During sheet metal forming, the surface finish changes as the sheet slides bends, and stretches against the tools. Specially engineered surface finishes have been developed by automakers to improve forming consistency and painting quality. This study assessed the evolution of surface parameters
on aluminum sheet surface finishes during manufacturing processes. The scope of this work is experimental. Two surface finish conditions were studied, mill finish (MF) and electro discharge texture (EDT). The 3D Surface roughness conditions were determined for these materials in both the longitudinal and the transverse rolling directions of the sheet. The sheets were tested using several tests (i) three pin Draw Bead Simulator (DBS) tests, tests run under fix and roller conditions, (ii) pure bending moment tests, (iii) and tensile tests. A 3-D Wyko profilometer was used to take the surface roughness measurements.
The changes in surface roughness due to bending effects tension effects, and contact effects are investigated for both material types and rolling directions. The results indicate that the creation of new surface features during tensile straining under both bending and tension are more significant in influencing surface textures in MF sheet than in EDT sheet. During the initial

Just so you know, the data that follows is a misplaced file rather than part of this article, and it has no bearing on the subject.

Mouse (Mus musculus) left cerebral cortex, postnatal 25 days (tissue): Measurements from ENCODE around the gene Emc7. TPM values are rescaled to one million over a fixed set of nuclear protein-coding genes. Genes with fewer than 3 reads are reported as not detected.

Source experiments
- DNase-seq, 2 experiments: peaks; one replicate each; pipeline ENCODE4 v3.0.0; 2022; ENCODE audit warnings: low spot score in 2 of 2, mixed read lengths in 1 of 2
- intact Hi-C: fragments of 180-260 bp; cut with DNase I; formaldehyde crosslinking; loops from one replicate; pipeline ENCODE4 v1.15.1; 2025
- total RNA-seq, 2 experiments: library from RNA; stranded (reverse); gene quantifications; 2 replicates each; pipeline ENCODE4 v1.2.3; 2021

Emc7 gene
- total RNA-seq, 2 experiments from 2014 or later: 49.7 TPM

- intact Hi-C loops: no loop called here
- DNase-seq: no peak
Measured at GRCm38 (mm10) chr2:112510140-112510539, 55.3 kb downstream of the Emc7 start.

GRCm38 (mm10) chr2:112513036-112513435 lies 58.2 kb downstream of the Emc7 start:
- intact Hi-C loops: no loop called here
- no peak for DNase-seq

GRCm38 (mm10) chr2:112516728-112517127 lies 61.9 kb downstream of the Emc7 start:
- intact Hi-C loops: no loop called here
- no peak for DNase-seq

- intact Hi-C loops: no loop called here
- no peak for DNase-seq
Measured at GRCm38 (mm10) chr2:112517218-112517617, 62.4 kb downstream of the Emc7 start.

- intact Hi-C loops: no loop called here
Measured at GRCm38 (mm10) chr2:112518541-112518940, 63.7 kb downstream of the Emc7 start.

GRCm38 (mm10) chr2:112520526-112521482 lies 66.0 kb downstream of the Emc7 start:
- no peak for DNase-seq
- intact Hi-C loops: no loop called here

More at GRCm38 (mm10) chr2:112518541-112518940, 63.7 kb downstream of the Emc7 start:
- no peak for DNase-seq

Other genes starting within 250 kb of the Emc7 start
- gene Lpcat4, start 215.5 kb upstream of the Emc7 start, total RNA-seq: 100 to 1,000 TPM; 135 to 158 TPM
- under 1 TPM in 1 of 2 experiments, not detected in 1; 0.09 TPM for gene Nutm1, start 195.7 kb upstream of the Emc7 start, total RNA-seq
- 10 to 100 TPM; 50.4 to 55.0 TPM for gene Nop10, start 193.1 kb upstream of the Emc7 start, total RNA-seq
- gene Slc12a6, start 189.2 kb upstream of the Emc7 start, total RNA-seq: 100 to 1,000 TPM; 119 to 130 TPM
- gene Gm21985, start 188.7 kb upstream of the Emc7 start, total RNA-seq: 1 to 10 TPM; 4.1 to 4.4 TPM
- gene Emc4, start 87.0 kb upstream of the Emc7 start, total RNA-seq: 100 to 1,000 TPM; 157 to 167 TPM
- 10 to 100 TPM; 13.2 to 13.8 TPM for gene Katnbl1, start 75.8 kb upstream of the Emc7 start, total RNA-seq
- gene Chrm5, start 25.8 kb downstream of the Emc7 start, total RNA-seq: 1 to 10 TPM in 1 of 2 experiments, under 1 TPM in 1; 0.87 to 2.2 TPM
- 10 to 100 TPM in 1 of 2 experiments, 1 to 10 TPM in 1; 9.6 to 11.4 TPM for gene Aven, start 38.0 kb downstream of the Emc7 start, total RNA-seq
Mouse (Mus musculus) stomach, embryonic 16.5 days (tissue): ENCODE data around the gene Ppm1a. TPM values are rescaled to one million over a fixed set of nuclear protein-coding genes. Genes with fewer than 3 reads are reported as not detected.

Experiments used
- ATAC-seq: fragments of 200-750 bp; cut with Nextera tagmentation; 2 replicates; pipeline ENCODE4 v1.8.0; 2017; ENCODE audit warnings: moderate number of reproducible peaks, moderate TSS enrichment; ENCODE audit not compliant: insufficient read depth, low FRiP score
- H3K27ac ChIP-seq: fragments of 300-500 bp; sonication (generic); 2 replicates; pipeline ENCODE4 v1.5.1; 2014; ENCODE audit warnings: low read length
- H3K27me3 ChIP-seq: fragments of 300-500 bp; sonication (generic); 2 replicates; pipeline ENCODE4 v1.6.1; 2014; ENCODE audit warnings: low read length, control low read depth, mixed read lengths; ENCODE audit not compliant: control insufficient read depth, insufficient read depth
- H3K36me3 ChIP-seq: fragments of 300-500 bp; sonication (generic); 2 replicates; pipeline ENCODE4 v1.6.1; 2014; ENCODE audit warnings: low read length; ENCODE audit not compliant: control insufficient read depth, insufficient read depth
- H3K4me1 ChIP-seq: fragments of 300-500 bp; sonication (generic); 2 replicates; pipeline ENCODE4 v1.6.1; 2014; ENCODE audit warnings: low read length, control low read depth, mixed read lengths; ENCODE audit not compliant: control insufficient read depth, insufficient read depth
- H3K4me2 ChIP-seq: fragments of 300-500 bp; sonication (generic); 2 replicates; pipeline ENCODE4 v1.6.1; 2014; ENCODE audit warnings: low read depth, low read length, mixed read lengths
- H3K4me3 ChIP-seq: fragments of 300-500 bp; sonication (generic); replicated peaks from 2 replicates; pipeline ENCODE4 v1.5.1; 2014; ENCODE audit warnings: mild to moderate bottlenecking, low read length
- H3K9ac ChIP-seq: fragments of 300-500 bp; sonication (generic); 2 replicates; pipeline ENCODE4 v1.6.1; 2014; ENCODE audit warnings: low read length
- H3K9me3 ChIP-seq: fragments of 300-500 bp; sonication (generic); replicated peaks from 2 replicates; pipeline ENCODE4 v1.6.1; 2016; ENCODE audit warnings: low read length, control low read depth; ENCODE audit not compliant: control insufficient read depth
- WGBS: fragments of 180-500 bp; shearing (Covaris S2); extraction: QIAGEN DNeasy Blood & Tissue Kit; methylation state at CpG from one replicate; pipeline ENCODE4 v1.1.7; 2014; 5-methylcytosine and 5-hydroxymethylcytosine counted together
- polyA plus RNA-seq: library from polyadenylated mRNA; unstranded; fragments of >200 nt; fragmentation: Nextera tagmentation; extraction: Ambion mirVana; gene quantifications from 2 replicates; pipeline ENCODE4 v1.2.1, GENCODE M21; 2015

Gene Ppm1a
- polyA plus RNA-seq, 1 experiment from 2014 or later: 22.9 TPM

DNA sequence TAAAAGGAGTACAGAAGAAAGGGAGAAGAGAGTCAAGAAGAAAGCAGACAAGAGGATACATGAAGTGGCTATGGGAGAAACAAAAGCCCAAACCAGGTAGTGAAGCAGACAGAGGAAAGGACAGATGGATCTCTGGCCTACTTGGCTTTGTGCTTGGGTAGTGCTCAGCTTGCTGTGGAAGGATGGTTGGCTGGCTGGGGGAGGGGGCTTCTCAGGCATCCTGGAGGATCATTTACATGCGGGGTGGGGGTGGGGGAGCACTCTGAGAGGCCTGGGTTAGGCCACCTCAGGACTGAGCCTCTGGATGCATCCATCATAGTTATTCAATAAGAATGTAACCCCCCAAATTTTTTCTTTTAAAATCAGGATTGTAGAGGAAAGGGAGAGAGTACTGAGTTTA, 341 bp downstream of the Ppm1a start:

change in curvature for DBS and pure bending moment tests from flat to concave the MF samples experienced an average increase in roughness 390% greater than EDT. This trend is observed in similar strain directions undertaken during the cycles investigated. Conversely, the effects of contact than in MF at the middle pin. At that location, the transition from an uncontacted convex surface to a concave surface under DBS contact pressure results in a surface roughness 10% less than the starting value for EDT
samples, whereas MF returns to approximately the original value. This study showed changing trends on the surface roughness of sheet metal under bending and tension. It also shows a methodology to assess those roughness changes. The understanding of the contact effects on surface roughness for sheet textures may provide insight for further texture
optimization and to the understanding of friction itself.